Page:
DF is an endemic in the most tropical and subtropical areas worldwide. [14] It is a life-threatening illness which warrants early diagnosis and treatment. [5] Rapid kits detecting NS1, IgM, and IgG help in the management of the patient. [5] Although ELISA, PCR, and immunoblot show higher sensitivity and specificity in comparison with the rapid immunochromatographic test, rapid tests are suitable for regular use in any modest laboratory or primary health care for the early diagnosis of the viral infection and prevention of the complications such as DHF and DSS.

Financial support and sponsorship

Nil.

Conflicts of interest

There are no conflicts of interest.

 
  References Top

1.
Moorthy M, Chandy S, Selvaraj K, Abraham AM. Evaluation of a rapid immunochromatographic device for the detection of IgM and IgG antibodies to dengue viruses (DENV) in a tertiary care hospital in South India. Indian J Med Microbiol 2009;27:254-6.  Back to cited text no. 1
[PUBMED]  Medknow Journal  
2.
Shrivastava A, Dash PK, Tripathi NK, Sahni AK, Gopalan N, Lakshmana Rao PV. Evaluation of a commercial dengue NS1 enzyme-linked immunosorbent assay for early diagnosis of dengue infection. Indian J Med Microbiol 2011;29:51-5.  Back to cited text no. 2
[PUBMED]  Medknow Journal  
3.
Chaturvedi UC, Shrivastava R. Dengue haemorrhagic fever: A global challenge. Indian J Med Microbiol 2004;22:5-6.  Back to cited text no. 3
[PUBMED]  Medknow Journal  
4.
Ludolfs D, Schilling S, Altenschmidt J, Schmitz H. Serological differentiation of infections with dengue virus serotypes 1 to 4 by using recombinant antigens. J Clin Microbiol 2002;40:4317-20.  Back to cited text no. 4
    
5.
Stephen S, Charles MV, Anitharaj V, Deepa C, Umadevi S. Early dengue diagnosis by nonstructural protein 1 antigen detection: Rapid immunochromotography versus two the enzyme-linked immunosorbent assay kits. Indian J Pathol Microbiol 2014;57:81-4.  Back to cited text no. 5
[PUBMED]  Medknow Journal  
6.
Gupta N, Srivastava S, Jain A, Chaturvedi UC. Dengue in India. Indian J Med Res 2012;136:373-90.  Back to cited text no. 6
[PUBMED]  Medknow Journal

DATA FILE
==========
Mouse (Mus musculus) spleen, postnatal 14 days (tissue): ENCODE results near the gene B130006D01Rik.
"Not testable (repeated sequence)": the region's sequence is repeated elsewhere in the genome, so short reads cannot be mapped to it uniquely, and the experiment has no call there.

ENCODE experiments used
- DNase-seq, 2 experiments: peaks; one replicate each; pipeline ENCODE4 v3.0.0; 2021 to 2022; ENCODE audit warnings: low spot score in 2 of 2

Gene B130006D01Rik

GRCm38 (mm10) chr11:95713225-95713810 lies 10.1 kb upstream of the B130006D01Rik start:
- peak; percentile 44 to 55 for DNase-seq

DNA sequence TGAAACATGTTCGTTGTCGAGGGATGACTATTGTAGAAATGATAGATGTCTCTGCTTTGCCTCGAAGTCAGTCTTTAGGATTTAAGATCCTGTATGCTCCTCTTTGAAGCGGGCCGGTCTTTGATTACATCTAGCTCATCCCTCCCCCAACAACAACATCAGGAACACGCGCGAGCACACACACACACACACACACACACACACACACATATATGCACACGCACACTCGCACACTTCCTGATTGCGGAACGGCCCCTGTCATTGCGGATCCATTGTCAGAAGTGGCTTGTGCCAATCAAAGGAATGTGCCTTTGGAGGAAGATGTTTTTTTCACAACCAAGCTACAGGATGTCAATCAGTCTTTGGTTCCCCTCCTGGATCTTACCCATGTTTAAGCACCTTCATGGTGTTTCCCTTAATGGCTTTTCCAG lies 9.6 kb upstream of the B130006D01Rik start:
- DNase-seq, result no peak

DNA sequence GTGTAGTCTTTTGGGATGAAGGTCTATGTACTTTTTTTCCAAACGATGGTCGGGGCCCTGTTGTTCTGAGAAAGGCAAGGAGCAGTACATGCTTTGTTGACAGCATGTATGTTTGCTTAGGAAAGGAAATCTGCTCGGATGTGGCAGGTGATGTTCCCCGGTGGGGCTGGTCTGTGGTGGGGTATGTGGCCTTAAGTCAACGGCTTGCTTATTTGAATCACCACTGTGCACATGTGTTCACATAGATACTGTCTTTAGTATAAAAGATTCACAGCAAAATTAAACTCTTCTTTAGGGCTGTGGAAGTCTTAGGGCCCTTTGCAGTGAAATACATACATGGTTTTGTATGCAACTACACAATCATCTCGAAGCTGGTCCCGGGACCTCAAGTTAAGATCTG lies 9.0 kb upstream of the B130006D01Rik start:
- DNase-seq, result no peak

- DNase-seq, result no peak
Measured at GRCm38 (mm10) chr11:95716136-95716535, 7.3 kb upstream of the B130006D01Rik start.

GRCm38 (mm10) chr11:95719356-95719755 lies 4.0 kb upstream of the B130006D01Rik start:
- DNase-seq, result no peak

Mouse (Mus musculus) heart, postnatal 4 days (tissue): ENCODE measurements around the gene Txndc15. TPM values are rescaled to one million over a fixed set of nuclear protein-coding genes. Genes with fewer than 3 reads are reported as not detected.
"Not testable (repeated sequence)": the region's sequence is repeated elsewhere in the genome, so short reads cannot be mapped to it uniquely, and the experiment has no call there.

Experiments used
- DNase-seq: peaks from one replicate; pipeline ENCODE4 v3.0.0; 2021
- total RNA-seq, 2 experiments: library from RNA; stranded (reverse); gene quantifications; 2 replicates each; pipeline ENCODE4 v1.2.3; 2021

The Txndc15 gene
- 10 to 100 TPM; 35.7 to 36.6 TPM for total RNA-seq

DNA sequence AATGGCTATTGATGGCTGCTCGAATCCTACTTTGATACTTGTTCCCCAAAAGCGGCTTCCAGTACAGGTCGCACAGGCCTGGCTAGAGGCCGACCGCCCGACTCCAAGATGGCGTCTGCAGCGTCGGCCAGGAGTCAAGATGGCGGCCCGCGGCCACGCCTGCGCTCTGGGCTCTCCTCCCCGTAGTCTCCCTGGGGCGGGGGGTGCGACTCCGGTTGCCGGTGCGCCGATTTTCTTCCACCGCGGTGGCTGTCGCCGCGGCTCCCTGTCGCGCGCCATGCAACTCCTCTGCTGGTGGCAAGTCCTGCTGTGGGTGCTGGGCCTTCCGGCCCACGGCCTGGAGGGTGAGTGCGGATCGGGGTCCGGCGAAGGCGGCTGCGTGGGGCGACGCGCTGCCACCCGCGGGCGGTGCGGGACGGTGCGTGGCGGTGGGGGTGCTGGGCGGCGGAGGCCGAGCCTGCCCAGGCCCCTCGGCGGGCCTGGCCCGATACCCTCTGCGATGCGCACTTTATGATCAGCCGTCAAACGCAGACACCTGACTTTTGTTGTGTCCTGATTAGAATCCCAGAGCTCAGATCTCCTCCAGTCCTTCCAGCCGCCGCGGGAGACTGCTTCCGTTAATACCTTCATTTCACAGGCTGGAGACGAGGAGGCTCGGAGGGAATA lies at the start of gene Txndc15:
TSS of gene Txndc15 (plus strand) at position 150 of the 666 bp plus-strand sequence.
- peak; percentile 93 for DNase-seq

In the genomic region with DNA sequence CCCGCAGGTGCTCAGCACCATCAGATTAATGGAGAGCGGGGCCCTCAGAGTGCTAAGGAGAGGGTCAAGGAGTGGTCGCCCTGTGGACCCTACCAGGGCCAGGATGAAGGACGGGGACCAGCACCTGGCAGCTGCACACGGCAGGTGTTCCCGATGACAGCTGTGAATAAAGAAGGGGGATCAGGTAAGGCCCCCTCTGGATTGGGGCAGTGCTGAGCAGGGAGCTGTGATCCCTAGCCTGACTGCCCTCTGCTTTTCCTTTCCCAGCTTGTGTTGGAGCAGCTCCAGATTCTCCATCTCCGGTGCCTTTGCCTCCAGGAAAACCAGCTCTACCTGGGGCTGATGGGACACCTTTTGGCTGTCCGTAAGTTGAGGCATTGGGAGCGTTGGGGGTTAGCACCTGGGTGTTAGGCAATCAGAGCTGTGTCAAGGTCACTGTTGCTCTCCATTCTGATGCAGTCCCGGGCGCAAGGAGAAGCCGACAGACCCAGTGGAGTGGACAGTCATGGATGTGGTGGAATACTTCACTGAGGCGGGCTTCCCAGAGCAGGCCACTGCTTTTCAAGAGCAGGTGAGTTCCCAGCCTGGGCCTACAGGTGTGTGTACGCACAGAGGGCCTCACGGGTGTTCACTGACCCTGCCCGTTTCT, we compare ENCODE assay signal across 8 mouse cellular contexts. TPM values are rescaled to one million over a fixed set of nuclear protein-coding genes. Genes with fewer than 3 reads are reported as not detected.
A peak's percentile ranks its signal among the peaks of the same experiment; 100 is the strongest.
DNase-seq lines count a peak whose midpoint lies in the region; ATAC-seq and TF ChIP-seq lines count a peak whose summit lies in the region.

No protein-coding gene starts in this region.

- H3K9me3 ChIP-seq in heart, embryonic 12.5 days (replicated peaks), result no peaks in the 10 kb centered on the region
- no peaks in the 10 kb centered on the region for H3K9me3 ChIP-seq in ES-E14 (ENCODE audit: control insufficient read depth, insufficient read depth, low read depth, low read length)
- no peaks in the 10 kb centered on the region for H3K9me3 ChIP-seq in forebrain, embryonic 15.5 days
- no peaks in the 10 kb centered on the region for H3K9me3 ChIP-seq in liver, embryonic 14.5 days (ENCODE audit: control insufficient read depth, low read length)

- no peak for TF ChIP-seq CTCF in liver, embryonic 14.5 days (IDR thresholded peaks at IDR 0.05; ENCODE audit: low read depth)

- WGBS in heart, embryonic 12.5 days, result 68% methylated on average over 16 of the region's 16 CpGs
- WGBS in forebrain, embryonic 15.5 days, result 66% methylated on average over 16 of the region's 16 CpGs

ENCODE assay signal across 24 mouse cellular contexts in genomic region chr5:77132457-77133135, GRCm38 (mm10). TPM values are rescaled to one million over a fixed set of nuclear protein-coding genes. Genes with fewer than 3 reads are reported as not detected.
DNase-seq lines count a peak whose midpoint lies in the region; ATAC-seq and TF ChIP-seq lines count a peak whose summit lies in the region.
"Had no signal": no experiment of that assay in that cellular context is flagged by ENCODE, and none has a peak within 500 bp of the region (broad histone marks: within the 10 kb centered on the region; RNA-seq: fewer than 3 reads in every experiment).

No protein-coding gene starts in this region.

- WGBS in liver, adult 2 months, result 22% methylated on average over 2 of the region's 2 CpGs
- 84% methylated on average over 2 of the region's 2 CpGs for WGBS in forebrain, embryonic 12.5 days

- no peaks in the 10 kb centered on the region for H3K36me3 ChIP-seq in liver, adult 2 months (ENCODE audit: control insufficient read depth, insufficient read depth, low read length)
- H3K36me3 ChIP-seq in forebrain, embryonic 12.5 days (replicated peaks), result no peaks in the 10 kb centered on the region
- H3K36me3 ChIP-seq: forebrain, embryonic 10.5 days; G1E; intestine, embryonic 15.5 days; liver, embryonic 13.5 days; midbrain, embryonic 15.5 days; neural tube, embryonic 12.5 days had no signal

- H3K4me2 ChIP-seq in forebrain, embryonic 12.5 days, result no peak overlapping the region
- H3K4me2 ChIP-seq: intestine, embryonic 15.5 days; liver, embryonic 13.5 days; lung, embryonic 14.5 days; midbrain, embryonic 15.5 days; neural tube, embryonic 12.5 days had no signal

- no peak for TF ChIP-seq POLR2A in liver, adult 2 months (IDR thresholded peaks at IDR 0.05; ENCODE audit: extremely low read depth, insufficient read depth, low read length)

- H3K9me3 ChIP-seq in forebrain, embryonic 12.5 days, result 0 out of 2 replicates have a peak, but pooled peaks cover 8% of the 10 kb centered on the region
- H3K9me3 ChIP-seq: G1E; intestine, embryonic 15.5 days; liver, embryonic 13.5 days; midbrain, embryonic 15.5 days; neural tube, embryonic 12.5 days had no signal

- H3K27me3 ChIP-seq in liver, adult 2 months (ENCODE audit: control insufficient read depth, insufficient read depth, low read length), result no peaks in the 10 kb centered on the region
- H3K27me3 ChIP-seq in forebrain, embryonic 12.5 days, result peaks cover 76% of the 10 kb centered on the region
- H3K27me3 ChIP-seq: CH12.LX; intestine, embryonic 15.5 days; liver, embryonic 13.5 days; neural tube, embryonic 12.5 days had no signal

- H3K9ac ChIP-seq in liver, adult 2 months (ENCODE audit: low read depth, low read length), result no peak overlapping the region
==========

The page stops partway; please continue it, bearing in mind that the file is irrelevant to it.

7.
Arya SC, Agarwal N, Parikh SC, Agarwal S. Simultaneous detection of dengue NS1 Antigen, IgM plus IgG and platelet enumeration during an outbreak. Sultan Qaboos Univ Med J 2011;11:470-6.  Back to cited text no. 7
    
8.
Datta S, Wattal C. Dengue NS1 antigen detection: A useful tool in early diagnosis of dengue virus infection. Indian J Med Microbiol 2010;28:107-10.  Back to cited text no. 8
[PUBMED]  Medknow Journal  
9.
Singh MP, Majumdar M, Singh G, Goyal K, Preet K, Sarwal A, et al. NS1 antigen as an early diagnostic marker in dengue: Report from India. Diagn Microbiol Infect Dis 2010;68:50-4.  Back to cited text no. 9
    
10.
Padbidri VS, Wairagkar NS, Joshi GD, Umarani UB, Risbud AR, Gaikwad DL, et al. A serological survey of arboviral diseases among the human population of the Andaman and Nicobar Islands, India. Southeast Asian J Trop Med Public Health 2002;33:794-800.  Back to cited text no. 10
    
11.
Bhattacharya N, Mukherjee H, Naskar R, Talukdar S, Das G, Pramanik N, et al. Serological diagnosis of dengue in laboratory practice in Kolkata. Indian J Med Microbiol 2014;32:277-80.  Back to cited text no. 11
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12.
Peeling RW, Artsob H, Pelegrino JL, Buchy P, Cardosa MJ, Devi S, et al. Evaluation of diagnostic tests: Dengue. Nat Rev Microbiol 2010;8 12 Suppl:S30-8.  Back to cited text no. 12
    
13.
Mohapatra S, Deb M, Samantaray JC, Ghosh A. Weak positive band by immunochromatographic test in pregnancy-associated malaria: A diagnostic dilemma. Indian J Med Microbiol 2013;31:418-9.  Back to cited text no. 13
[PUBMED]  Medknow Journal  
14.
Laue T, Emmerich P, Schmitz H. Detection of dengue virus RNA in patients after primary or secondary dengue infection by using the TaqMan automated amplification system. J Clin Microbiol 1999;37:2543-7.  Back to cited text no. 14
    



 
 
    Tables

  [Table 1], [Table 2], [Table 3], [Table 4]